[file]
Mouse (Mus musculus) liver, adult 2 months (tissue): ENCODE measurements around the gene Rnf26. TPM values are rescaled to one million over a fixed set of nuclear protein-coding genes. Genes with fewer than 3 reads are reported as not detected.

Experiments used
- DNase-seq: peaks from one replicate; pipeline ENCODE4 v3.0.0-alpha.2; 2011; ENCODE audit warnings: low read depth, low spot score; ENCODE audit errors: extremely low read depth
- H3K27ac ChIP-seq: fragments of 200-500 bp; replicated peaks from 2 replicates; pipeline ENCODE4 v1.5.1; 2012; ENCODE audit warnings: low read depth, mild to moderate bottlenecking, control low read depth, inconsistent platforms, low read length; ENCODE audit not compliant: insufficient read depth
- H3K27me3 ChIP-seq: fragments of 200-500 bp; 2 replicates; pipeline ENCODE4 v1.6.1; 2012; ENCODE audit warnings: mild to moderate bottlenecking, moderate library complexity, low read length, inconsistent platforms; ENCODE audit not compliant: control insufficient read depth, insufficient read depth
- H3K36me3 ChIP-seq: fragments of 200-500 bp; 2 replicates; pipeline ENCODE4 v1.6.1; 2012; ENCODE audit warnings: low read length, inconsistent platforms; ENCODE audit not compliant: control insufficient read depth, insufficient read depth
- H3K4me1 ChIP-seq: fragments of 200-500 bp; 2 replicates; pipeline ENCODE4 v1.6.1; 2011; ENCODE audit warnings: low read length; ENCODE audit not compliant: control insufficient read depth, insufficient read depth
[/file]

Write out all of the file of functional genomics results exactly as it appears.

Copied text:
Mouse (Mus musculus) liver, adult 2 months (tissue): ENCODE measurements around the gene Rnf26. TPM values are rescaled to one million over a fixed set of nuclear protein-coding genes. Genes with fewer than 3 reads are reported as not detected.

Experiments used
- DNase-seq: peaks from one replicate; pipeline ENCODE4 v3.0.0-alpha.2; 2011; ENCODE audit warnings: low read depth, low spot score; ENCODE audit errors: extremely low read depth
- H3K27ac ChIP-seq: fragments of 200-500 bp; replicated peaks from 2 replicates; pipeline ENCODE4 v1.5.1; 2012; ENCODE audit warnings: low read depth, mild to moderate bottlenecking, control low read depth, inconsistent platforms, low read length; ENCODE audit not compliant: insufficient read depth
- H3K27me3 ChIP-seq: fragments of 200-500 bp; 2 replicates; pipeline ENCODE4 v1.6.1; 2012; ENCODE audit warnings: mild to moderate bottlenecking, moderate library complexity, low read length, inconsistent platforms; ENCODE audit not compliant: control insufficient read depth, insufficient read depth
- H3K36me3 ChIP-seq: fragments of 200-500 bp; 2 replicates; pipeline ENCODE4 v1.6.1; 2012; ENCODE audit warnings: low read length, inconsistent platforms; ENCODE audit not compliant: control insufficient read depth, insufficient read depth
- H3K4me1 ChIP-seq: fragments of 200-500 bp; 2 replicates; pipeline ENCODE4 v1.6.1; 2011; ENCODE audit warnings: low read length; ENCODE audit not compliant: control insufficient read depth, insufficient read depth